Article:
Bee hotels, bee stops and a honey highway are some of the techniques the Dutch are crediting with keeping their urban bee population steady in recent years, after a period of worrying decline.
Terroir is a word that has appeared often in these pages. Taste of place, a phrase with related meaning, likewise has appeared plenty of times. This phrase is a tag line used frequently in our work, based on an experience I had in Paraguay in 2005. We will begin weekly “taste of place experiences” for guests in both Authentica shops tomorrow; starting with mead, followed by chocolate, then honey, coffee and so on. Every week an artisan will present how they source ingredients, how they make their product, and how the taste of it reflects the particular location in Costa Rica where sourcing is done. So, great to see this about urban taste of place movement in our neighbor to the north:
Long celebrated in France, the concept of place-specific tastes is spurring the revitalization of neighborhoods and communities.
THE GRAPEVINES RISE at the corner of East 66th Street and Hough Avenue in Cleveland, 14 trim green rows claiming over half a city block — a little less than an acre — beside an abandoned building with boarded-up windows, whose rolling lawn on a summer morning is as lush as Versailles’s. The sky is brilliant and wide above stoplights and swoops of telephone wire. Across the tar-patched street stand storefronts behind scissor gates and a former grocery whose facade half collapsed last May, raining brick on the sidewalk. Down the avenue, the walls of another boarded-up building have been commandeered as an outdoor art gallery, papered over in posters with messages: “I survived the Hough riots”; “Growing your own food is like printing your own money.”
For centuries, the French have used the word “terroir” to describe the environment in which a wine is produced. Going back to the Latin “terra,” “earth,” it’s rooted in a traditional vision of the countryside and has become more fervently embraced as our agrarian past recedes. Continue reading
If you are a regular here you have seen plenty about citizen science. And plenty about bees. We have posted only one time previously about the intersection of bees and citizen science. Today makes twice:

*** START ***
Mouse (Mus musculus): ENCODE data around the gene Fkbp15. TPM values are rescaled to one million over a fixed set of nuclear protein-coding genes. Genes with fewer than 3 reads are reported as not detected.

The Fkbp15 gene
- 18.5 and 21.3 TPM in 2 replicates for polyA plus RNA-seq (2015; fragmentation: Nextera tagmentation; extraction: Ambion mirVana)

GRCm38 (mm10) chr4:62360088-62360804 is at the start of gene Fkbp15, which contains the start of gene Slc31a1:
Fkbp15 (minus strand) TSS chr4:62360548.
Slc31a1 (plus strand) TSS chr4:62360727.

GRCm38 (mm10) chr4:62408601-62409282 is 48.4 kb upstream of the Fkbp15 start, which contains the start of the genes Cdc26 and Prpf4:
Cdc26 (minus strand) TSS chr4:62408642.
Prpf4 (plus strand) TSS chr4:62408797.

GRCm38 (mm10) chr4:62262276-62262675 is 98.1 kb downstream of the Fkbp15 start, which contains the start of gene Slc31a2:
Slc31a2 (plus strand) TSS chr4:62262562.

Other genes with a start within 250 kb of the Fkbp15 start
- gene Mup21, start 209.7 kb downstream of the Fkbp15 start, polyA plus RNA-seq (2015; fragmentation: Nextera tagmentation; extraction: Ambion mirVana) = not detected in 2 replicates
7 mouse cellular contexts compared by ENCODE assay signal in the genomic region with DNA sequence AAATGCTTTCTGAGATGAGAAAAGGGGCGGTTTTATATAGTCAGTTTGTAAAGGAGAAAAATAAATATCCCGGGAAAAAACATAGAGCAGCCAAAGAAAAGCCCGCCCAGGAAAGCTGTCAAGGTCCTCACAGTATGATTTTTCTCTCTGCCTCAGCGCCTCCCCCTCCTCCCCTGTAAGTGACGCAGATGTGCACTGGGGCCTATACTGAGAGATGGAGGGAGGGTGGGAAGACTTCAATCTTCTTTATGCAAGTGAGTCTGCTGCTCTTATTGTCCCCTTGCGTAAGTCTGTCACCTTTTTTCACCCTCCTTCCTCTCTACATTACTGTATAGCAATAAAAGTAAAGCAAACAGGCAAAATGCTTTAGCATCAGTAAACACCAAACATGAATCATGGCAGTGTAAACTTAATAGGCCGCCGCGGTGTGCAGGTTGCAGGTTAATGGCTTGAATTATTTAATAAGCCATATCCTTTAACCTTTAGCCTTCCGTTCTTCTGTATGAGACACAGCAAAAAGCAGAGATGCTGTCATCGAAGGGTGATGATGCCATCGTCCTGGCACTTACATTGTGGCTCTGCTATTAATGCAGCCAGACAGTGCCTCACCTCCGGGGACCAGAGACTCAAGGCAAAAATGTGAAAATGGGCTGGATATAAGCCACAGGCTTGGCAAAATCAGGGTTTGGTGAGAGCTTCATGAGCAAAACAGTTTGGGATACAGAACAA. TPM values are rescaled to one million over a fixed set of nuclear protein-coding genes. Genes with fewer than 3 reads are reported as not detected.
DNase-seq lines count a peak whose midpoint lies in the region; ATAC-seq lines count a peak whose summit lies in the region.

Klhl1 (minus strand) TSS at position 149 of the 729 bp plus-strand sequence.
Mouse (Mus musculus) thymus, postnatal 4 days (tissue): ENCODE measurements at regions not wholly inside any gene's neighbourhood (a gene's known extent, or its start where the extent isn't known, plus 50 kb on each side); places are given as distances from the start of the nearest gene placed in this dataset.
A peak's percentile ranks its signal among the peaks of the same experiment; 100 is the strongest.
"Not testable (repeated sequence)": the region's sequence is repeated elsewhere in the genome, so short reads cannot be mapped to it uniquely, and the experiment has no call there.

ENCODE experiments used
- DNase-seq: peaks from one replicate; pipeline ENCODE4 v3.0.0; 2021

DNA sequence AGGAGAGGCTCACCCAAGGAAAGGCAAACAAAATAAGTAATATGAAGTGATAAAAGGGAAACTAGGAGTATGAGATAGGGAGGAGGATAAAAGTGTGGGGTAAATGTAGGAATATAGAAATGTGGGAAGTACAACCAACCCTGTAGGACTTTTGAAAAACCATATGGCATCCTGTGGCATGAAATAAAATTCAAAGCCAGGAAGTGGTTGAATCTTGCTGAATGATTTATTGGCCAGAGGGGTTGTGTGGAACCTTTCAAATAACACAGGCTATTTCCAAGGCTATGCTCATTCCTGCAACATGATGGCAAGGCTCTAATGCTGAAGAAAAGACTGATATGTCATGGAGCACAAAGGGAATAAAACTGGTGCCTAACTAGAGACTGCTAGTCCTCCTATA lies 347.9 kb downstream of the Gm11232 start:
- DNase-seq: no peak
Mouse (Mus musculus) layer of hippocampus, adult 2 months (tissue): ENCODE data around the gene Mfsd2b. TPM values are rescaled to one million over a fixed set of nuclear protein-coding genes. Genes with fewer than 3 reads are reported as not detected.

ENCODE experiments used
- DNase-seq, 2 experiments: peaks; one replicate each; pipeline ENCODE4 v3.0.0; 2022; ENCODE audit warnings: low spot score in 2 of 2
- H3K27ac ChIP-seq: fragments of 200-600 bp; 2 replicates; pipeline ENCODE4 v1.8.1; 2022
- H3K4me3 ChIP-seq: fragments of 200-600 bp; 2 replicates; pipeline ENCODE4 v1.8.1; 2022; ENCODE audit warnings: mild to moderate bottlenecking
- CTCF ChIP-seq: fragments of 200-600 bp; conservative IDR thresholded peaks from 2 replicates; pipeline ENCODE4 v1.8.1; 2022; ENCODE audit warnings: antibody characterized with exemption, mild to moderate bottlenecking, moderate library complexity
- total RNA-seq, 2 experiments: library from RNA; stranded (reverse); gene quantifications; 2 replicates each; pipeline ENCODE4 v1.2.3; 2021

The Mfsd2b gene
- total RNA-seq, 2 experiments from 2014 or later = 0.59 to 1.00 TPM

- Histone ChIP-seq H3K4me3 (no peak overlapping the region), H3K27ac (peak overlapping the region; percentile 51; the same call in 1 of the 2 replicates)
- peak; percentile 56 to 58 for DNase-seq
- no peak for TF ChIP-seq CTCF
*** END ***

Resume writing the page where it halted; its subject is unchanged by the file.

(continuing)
We recently published some good news about a similar invasive insect in Washington State, but it’s important to note that the species on the prowl in Paris is related, but not the same. Although far less dangerous (tell that to the honeybee prey…) they still are a menace to other insects, especially honeybees. The good news here is that the hornets have been in France for well over a decade, and the human wasp controllers have the skills and tools to combat them, protecting the thriving businesses of urban apiculture.
And other tales of hives and honeybees in the City of Light.
“The queen is dead?” a preschool administrator in suburban Paris asked Matthieu Bize, a wasp controller who had come to rid the schoolyard of Asian hornets.
On the ground, a nest was in tatters. Twenty minutes earlier, it had been high up in an ivy-choked tree, where it looked like a jumbo gray-brown balloon. Mr. Bize, 32, had sent a telescopic pole through the canopy, injected a paralyzing white powder into the hornets’ home, and knocked it down. The colony’s larvae, future queens among them, were strewn about. “Nearly finished here,” he said.
In English, the Bize family name is pronounced “bees”; in French, it is “bise” (short for kisses). Dozens of times a day, when Mr. Bize answers his cellphone — “C’est Monsieur Bize” — this gentle phrasing sweetens an otherwise sting-y situation.
For Mr. Bize doesn’t hunt just any pest. One-third of the nests to which he responds belong to a species of dreaded “murder hornet,” a type of wasp that beheads and feeds to its larvae an insect that is very important to, and symbolic of, France: the honeybee.
Beyond the fact that Napoleon chose the honeybee for his logo in the early 19th century (the emperor favored the insect for its tenacity), France is the European Union’s largest agricultural producer, and generally known for pollinator-friendly policies. It is also one of Europe’s major honey trade hubs.
If you noted the danger five months ago, and find this topic newsworthy, you know how important it was to find the nest. Finally, after an exhaustive search, they found it and it seems we should count this as good news, especially in a year like 2020:
Officials said they planned to destroy the nest in Blaine, Wash., on Saturday before the voracious Asian giant hornets could multiply and lay waste to bees.
Like detectives closing in on a fugitive hide-out deep in the woods, officials in Washington State announced on Friday that they had located the first murder hornet nest in the United States, tucked in a tree hollow near the Canadian border.